Whither Mac Quicken?

Because what financial software really needs is Cover Flow.

At Macworld Expo 2008 in January, it was both exciting and a great relief to finally see a new version of Quicken. Even better, it appeared that the then tentatively-named Quicken Financial Life for Mac (QFLM) was some ways into the development process. Now in September, the name has been made official, and a public beta has begun, but looking at the FAQ and a few screenshots makes you wonder just what the final product will be, not to mention when it will ship. HangZhou Night Net

According to the FAQ, this rewrite of Quicken "has required significant engineering and quality testing," hence Intuit is taking "some extra time to get it right." Well, QFLM should be righteous indeed, as it has been over two years since pure torment Quicken Mac 2007 was released. QFLM is now expected to ship "this Winter," so break out your sundials, as that could be any time between December 21, 2008, and March 20, 2009.

Financial management software as bare bones as a CSI cold file.

For long-suffering Quicken users, now might be a good time to compare your system against the new requirements. While QFLM will run on most Macs made in the last five years, it will require Leopard. Mac users running Tiger are directed to a fate worse than death Quicken Mac 2007.

As for features, I was told at Macworld 2008 that the initial feature set would focus on core features: cash flow, downloading, taxes, budgeting. This appears borne out by the FAQ, which directs those needing "more advanced investment, reporting and personal finance features now" to purgatory Quicken Mac 2007.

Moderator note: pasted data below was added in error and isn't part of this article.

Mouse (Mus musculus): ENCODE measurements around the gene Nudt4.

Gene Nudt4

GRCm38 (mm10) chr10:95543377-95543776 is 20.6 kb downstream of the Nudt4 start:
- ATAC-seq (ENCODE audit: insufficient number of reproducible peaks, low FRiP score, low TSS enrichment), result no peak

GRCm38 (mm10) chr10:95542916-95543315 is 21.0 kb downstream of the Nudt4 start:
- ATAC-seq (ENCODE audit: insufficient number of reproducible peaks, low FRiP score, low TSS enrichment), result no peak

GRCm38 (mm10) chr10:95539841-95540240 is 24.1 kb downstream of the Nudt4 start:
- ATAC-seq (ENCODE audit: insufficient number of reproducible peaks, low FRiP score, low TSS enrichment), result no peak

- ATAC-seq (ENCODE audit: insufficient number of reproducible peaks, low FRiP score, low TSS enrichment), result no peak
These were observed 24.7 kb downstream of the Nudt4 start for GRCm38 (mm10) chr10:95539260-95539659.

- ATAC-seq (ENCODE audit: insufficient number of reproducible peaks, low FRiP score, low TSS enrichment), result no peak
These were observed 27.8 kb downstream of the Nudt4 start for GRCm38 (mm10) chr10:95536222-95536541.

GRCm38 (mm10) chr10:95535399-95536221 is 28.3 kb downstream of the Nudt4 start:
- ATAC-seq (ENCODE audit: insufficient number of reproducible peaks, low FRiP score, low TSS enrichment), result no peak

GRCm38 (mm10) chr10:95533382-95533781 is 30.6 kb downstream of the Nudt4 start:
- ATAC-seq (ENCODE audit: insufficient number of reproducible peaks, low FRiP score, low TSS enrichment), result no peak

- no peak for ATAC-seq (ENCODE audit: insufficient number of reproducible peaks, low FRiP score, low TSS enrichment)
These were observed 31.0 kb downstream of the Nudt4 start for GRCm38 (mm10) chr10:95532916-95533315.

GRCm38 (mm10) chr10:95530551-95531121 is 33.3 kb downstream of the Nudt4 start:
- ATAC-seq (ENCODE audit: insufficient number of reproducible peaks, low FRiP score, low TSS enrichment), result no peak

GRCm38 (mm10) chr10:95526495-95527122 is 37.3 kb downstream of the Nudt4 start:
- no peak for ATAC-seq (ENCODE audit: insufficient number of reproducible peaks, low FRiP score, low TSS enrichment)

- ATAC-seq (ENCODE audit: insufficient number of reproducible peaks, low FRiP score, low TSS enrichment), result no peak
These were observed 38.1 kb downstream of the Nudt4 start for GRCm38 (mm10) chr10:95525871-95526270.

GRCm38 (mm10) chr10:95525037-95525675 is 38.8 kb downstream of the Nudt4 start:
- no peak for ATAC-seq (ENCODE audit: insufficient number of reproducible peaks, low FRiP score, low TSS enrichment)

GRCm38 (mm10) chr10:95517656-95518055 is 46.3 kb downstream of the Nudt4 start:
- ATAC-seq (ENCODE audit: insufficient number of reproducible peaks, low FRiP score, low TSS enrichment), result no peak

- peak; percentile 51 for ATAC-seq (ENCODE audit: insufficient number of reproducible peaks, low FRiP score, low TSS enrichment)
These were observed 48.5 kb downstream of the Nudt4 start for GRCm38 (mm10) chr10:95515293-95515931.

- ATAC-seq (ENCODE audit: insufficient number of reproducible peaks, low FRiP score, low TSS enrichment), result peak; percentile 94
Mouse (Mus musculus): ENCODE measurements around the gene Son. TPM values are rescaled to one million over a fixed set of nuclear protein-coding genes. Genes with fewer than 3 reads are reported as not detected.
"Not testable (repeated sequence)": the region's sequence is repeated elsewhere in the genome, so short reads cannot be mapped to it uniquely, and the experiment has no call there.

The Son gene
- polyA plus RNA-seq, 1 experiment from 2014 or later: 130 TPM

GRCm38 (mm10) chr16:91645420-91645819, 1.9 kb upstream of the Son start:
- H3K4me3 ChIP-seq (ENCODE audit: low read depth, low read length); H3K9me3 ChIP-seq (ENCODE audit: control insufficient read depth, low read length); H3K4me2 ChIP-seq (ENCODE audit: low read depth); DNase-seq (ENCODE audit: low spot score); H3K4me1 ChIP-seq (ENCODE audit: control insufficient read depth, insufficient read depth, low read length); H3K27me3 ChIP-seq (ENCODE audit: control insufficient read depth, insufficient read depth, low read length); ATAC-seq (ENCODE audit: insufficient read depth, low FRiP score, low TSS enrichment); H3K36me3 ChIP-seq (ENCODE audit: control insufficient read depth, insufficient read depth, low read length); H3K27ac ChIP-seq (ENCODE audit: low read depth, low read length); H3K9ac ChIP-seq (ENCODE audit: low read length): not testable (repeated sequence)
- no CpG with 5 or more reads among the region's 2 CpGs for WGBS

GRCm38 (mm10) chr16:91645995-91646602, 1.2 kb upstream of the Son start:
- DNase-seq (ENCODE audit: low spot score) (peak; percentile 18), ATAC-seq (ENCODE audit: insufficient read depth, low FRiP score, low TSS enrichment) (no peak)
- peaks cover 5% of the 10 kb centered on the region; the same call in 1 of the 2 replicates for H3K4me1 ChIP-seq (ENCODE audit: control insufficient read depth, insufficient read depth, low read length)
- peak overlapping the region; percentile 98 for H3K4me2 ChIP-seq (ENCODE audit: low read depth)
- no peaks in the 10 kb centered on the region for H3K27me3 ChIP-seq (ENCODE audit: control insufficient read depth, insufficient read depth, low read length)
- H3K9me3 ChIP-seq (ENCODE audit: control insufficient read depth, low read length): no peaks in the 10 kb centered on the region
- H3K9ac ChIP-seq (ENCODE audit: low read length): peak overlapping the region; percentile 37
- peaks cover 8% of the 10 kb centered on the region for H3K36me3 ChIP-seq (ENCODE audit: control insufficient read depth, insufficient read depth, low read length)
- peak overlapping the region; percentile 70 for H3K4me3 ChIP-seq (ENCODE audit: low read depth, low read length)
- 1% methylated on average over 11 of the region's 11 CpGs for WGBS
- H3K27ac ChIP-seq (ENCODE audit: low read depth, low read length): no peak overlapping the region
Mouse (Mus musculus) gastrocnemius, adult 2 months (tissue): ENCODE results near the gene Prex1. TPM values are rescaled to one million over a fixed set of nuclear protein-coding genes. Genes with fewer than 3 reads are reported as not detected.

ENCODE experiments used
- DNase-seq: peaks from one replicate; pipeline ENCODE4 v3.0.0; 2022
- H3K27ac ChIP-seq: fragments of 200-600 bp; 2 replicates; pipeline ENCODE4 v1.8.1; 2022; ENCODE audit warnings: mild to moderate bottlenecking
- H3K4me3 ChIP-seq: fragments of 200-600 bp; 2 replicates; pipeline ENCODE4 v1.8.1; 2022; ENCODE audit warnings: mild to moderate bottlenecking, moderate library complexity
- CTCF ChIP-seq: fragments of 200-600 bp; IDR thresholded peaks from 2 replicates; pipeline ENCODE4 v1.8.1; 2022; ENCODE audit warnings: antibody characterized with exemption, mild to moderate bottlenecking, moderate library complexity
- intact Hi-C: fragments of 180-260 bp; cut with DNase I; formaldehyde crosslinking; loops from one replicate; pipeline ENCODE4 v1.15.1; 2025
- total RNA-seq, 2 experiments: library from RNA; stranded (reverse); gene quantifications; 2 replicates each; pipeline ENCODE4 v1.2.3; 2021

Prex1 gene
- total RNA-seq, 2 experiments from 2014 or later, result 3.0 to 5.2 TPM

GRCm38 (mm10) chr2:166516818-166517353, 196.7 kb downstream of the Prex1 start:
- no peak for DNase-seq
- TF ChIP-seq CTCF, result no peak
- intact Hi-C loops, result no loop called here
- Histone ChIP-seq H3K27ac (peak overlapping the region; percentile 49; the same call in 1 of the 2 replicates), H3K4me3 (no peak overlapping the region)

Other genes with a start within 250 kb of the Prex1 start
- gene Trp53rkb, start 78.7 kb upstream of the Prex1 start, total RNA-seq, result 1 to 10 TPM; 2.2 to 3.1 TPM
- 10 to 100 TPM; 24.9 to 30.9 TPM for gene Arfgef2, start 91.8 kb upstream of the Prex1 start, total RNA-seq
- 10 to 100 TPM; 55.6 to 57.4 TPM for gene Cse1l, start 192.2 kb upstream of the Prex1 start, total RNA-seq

Who needs individual stock tracking when you have colorful graphs and charts?

One feature that has apparently gotten the axe, at least for now, is Quicken's Bill Pay service, but since that costs $9.95 per month, it hardly seems like a loss. While you will be able to import data files from previous versions of Mac Quicken, nothing is said about Windows Quicken, and Microsoft Money is right out. Not surprisingly, there's no word on pricing, but the abomination of desolation Quicken Mac 2007 is $49.99, so don't expect QFLM to ship for less than that.

It's looking more and more like QFLM will be lucky to have feature parity with alternatives like Moneydance and iBank, with one exception. Because Intuit has a lock on the data format, only Quicken Financial Life for Mac will offer true compatibility with more than 4,400 financial institutions for direct downloads of transaction data. That singular feature will leave some of us, myself included, waiting with fear and trepidation for what rough beast, its hour come round at last, slouching towards Macworld Expo to be shipped.

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